Tuesday, July 28, 2009

Monasteries of Ely and Bury St Edmunds feuded over church

A major conservation project recently completed in a remote Suffolk church has unearthed startling evidence of a medieval conflict between two of the most powerful religious establishments in England.

The project, undertaken to conserve the medieval wall paintings in the church of St Mary the Virgin, Lakenheath, led to the discovery of a number of previously unidentified images. These paintings, combined with a documentary research project, point to a power struggle between two of the richest monasteries in England that reached down into the very heart of the parish church.

The church at Lakenheath still retains large fragments of at least five different paint schemes that cover a period of over four centuries. However, the recent project has linked the three earliest of these schemes, dating between circa 1220 and 1360, with a series of conflicts and legal battles between the religious houses of Ely and Bury St Edmunds. It is recorded that the church itself was owned by the monks at Ely, who spent a great deal upon its expansion and rebuilding, yet it sat just within the ‘Liberty of Saint Edmund’ – the area of land over which the Abbey at nearby Bury St Edmunds had almost complete legal control.

It has always been known that Lakenheath was the focus for conflict between the major religious houses at Bury St Edmunds and Ely. In 1221 the monks of Ely obtained a charter allowing them to hold a market within the parish. The monks of Bury St Edmunds objected strongly to, what they believed to be, an infringement of their own rights and the case was actually put before the king. Although the king found in favour of Bury St Edmunds the monks of Ely carried on with their market. Eventually the Abbot of Bury was forced to send a group of armed men into the parish to forcibly close down the market and carry away the goods. The conflict between Bury and Ely didn’t end with the markets closure and ill feeling rumbled on for centuries to come.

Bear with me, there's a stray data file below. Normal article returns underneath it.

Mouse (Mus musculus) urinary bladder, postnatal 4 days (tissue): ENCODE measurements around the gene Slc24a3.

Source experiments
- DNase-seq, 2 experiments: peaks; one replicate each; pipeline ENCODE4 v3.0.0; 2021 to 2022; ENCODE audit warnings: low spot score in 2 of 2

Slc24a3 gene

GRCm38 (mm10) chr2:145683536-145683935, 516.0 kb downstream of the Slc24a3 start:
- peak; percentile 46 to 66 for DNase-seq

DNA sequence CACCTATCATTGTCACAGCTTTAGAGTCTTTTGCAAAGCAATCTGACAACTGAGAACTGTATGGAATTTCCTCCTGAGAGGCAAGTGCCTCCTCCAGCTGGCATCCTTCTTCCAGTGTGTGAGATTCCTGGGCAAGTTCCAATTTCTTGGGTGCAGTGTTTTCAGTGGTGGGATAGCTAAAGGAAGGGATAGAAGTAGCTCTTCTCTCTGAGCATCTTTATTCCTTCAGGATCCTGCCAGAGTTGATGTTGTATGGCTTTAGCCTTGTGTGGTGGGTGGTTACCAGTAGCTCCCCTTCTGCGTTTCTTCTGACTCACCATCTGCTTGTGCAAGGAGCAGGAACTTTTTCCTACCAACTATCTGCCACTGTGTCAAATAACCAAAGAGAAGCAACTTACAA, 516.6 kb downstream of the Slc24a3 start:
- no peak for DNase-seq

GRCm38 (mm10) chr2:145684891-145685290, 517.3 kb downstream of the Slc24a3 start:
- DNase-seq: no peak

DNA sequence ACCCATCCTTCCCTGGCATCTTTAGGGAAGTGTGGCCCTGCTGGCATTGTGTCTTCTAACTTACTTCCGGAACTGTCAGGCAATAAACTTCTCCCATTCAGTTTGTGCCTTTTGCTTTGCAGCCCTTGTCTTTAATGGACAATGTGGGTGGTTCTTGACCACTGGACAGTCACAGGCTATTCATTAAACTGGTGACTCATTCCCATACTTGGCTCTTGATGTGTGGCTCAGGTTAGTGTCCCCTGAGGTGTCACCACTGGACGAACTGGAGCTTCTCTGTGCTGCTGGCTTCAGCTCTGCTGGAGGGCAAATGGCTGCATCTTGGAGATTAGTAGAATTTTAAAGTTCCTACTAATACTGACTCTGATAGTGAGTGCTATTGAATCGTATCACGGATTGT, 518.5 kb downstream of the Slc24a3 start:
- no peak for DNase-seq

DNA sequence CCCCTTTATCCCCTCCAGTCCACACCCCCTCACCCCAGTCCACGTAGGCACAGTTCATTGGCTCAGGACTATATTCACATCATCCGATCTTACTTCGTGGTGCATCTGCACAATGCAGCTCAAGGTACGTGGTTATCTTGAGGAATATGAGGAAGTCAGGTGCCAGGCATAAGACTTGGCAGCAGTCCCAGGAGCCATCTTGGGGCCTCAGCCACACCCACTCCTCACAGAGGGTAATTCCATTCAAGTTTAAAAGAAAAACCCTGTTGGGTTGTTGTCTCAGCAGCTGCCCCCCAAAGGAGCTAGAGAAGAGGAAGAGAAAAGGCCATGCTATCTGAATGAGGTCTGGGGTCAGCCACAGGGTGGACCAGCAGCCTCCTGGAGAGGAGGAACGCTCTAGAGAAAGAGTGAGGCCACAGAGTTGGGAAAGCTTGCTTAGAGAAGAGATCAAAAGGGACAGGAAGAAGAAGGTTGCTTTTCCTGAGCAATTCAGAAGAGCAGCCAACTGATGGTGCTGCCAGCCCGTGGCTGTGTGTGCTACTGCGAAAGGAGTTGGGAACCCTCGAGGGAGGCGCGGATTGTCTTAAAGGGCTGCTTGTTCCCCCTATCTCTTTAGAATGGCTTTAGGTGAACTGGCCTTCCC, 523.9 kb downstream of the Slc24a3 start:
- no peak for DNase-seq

“The two earliest schemes”, explains project manager, Matthew Champion, “show a marked devotion by the parish to the churches owners at Ely. However, in the years immediately after the Black Death, the monks at Ely took a very hard line with their tenants, particularly here in Lakenheath. It appears that this turned the parish against their own landlords and thereby encouraged them to switch their personal allegiance to the more kindly neighbouring house at Bury St Edmunds. It was in these chaotic years immediately following the plague that the church was redecorated for a third time. In this scheme the old political loyalty to Ely appears entirely cast aside. Instead, in the most prominent position in the church, we find a new painting of St Edmund. It was a very bold statement indeed and would have been the first thing you saw as you walked in the door. It was a real slap in the face.”

“What’s really fascinating”, continues Matthew Champion, “is that the conflict between the two religious houses appears to have reached right down to the parish level. It went beyond the financial and legal posturing of two great local powers and split the very parish church in two. The Chancel was devoted to Saint Audrey and Ely whilst the local parishioners, who controlled the Nave of the church, were openly declaring their devotion to the rival Saint Edmund.”

The discovery of the significance of the Saint Edmund painting hasn’t been the only surprise to come out of the project. Although the wall paintings in the church were known to be significant the recent work that has been carried out has highlighted a number of other important features. Most importantly was the discovery of an almost complete paint scheme that leading wall painting expert David Park, of the Courtauld Institute, has dated to circa 1220-30.

“This early scheme is a tremendous find”, states the Reverend Robert Leach, Vicar of St Mary the Virgin, “that was entirely unexpected. The early paintings are almost complete on one whole side of the nave. In effect, it allows us to visualize exactly how the inside of the parish church must have looked nearly eight centuries ago. I believe that painted decoration as early as this is quite a rarity and that this is one of the earliest complete schemes surviving anywhere in the country. We in the parish feel immensely privileged to worship in such a building.”